In the Philippines, sustainable designers create compelling alternatives to fast fashion

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“When we encountered this situation, we thought, of course, it would be nice if we could just link artisans to the market or provide them with training,” Ferdinand-Ruiz recalls. “But what would really be life changing would be to have a business that could do that for a long time, because that’s the essence of a livelihood. You need to earn a living for a whole year, every year.

In the decade and a half since, Rags2Riches has reimagined garment manufacturing in the Philippines, collecting fabric scraps from Manila’s many textile factories and sending them to hundreds of urban artisans, including many are stay-at-home moms living in poor neighborhoods across the country. By working with these artisans, the brand has also rekindled the popularity of artisans’ decades-old basahan-tela technique, where scraps of fabric are quilted to create new products, such as bags, wallets and designer items. the House.

During the pandemic, however, Rags2Riches has had to step away from their favorite cult bags and accessories. “When the pandemic happened, the demand for bags was really low,” says Ferdinand-Ruiz. “But luckily people still needed to dress up, even if it was just for Zoom or working from home.” The new line, On Repeat, takes the same ingenious sensibility inherent in its basahan-tela accessories and applies it to apparel design. The result is a proudly multifunctional collection, designed to be worn in different ways and for multiple occasions. Take, for example, the Sayaw dress, which can be worn 10 different ways thanks to its removable skirts and straps. With more material needed, On Repeat also prompted Ferdinand-Ruiz to rethink his manufacturing techniques. The garments are an amalgamation of recycled textile waste, organic materials such as linen and cotton, and woven fabrics sourced from indigenous tribes – a true showcase of low-waste options found in the Filipino fashion industry.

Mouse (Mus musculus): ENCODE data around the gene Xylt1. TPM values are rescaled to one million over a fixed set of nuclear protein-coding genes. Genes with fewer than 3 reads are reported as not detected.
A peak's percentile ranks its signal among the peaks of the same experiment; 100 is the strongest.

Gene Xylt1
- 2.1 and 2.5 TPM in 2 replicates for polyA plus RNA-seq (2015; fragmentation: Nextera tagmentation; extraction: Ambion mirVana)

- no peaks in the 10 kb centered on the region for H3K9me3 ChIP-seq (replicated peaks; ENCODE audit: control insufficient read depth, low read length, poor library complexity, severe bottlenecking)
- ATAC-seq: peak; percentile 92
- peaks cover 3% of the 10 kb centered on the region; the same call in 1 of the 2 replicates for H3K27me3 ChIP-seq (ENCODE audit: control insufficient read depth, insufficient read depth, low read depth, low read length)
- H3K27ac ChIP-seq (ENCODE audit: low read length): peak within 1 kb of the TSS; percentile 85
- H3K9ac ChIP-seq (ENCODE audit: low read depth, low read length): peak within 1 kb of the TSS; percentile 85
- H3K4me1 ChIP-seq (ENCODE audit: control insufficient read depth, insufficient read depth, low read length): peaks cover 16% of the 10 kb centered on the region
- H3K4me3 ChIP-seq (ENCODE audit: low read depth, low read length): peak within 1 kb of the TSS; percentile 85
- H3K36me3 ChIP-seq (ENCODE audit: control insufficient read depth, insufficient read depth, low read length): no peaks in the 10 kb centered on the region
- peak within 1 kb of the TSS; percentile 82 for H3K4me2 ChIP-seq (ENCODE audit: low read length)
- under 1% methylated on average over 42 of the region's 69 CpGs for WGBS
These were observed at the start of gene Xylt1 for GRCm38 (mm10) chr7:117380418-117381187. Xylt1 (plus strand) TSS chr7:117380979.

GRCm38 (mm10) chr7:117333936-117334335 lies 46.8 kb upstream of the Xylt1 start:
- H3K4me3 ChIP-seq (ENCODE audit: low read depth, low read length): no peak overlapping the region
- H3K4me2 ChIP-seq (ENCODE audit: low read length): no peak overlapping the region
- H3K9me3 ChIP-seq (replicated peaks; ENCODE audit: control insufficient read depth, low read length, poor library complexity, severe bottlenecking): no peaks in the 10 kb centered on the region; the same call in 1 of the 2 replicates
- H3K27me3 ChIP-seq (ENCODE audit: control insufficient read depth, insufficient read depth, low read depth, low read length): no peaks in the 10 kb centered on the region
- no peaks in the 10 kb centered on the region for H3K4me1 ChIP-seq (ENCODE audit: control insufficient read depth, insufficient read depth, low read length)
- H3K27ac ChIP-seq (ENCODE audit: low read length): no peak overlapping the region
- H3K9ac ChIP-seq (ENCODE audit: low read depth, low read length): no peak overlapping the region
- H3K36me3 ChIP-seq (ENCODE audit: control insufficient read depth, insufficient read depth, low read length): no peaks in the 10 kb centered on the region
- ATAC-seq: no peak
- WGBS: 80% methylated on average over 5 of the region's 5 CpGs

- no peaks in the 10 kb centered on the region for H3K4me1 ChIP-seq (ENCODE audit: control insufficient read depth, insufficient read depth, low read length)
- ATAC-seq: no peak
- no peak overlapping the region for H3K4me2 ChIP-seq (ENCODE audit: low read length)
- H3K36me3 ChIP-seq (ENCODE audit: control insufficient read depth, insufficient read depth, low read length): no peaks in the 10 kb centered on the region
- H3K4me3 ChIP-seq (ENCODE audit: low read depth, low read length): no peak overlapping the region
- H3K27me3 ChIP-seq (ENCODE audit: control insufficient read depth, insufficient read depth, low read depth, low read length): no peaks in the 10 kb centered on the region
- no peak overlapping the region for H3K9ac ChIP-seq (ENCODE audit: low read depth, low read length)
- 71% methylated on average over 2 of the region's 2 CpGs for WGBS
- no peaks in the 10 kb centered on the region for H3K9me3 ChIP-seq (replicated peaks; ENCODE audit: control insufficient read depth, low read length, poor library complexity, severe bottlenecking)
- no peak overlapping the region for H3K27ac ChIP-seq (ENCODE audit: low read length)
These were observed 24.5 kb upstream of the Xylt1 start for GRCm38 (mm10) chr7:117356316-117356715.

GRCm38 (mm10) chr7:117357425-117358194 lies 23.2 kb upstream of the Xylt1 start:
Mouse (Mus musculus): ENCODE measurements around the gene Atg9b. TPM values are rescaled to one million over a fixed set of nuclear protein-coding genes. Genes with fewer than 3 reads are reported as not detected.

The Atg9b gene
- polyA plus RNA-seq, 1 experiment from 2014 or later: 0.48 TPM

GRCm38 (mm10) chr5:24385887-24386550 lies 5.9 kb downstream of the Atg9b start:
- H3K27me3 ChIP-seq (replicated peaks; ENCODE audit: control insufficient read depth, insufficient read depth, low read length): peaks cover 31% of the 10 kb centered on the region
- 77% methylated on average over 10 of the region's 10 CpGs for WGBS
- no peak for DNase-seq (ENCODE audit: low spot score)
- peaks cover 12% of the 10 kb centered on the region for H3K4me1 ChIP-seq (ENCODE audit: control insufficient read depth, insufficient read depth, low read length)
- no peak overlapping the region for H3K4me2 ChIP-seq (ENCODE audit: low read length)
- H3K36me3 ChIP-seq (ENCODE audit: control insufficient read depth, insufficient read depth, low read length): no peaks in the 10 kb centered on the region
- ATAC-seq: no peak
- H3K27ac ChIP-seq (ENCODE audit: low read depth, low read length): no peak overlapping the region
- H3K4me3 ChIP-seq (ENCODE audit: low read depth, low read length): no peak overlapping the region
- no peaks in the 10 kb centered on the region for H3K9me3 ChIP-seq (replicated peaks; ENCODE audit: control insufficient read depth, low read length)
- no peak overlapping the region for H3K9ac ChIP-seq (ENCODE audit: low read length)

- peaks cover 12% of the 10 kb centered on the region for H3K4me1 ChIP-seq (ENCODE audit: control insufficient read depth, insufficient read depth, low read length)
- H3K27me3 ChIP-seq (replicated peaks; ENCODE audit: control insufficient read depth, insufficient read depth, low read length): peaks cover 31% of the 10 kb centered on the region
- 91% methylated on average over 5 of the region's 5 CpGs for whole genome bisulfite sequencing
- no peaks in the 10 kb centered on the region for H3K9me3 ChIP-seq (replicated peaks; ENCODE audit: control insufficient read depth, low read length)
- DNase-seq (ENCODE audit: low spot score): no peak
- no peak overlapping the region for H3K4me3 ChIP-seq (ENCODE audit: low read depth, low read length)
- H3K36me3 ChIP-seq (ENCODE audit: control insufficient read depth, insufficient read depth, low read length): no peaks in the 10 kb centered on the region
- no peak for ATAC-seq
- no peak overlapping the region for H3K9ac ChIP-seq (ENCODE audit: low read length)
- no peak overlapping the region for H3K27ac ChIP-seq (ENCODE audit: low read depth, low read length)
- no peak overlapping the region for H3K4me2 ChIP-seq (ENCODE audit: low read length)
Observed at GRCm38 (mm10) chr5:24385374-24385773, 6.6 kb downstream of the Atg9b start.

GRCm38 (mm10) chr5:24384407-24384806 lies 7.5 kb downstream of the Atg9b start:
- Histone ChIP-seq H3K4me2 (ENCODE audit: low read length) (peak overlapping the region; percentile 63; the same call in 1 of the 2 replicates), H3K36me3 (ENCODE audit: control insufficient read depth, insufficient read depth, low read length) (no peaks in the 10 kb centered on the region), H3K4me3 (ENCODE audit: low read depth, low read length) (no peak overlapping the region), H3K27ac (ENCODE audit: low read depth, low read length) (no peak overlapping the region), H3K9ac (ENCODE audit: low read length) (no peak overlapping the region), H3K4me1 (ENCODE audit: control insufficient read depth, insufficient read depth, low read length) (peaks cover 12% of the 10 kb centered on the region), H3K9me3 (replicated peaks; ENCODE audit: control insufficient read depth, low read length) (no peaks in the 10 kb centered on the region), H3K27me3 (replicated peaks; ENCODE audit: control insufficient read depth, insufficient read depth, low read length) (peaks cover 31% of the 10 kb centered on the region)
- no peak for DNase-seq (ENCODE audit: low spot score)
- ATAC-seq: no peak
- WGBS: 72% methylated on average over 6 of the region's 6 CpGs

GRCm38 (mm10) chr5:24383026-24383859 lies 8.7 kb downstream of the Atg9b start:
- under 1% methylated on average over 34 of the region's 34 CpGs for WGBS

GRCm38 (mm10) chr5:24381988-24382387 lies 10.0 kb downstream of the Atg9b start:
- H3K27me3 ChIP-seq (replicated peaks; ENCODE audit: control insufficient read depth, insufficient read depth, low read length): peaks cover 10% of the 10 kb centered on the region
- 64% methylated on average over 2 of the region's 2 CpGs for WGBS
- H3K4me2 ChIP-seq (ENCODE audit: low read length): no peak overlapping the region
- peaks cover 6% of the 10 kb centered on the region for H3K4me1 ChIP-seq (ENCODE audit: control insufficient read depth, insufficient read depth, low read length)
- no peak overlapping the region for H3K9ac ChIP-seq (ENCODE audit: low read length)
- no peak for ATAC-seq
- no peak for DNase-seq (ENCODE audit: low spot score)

“We are really happy that fashion can be this force for good,” says Ferdinand-Ruiz. “When you create something of value and you create a design that people love, you can carry a lot of advocacy into the product. You can carry people’s lives with this product

Toka

Tokah 2021-2022 »midnight smoothiecollection at the 2022 Hawaii Triennial in Honolulu. Model NaleoOlokahi Faurot wears Toqa swimsuit, shorts, sun hat and basahan fabric bag. It takes six hours to make one meter of Toqa basahan-tela, named after a typical Filipino practice of ingenuity. Model Lana Kristianna wears Toqa swimsuit and bags.

Photo: Jason Chu / Courtesy of Toqa

“Fashion has always had an outward view of the tropics,” explains Toqa’s creative director, Isabel Sicat. “It’s this superficial mimicry that lifted the aesthetic without any base or skin in the game for people here.” Aiala Rickard, its co-founder and co-creative director, adds, “It was always about cruise or resort wear from a tourist’s perspective – never from an islander’s perspective.”

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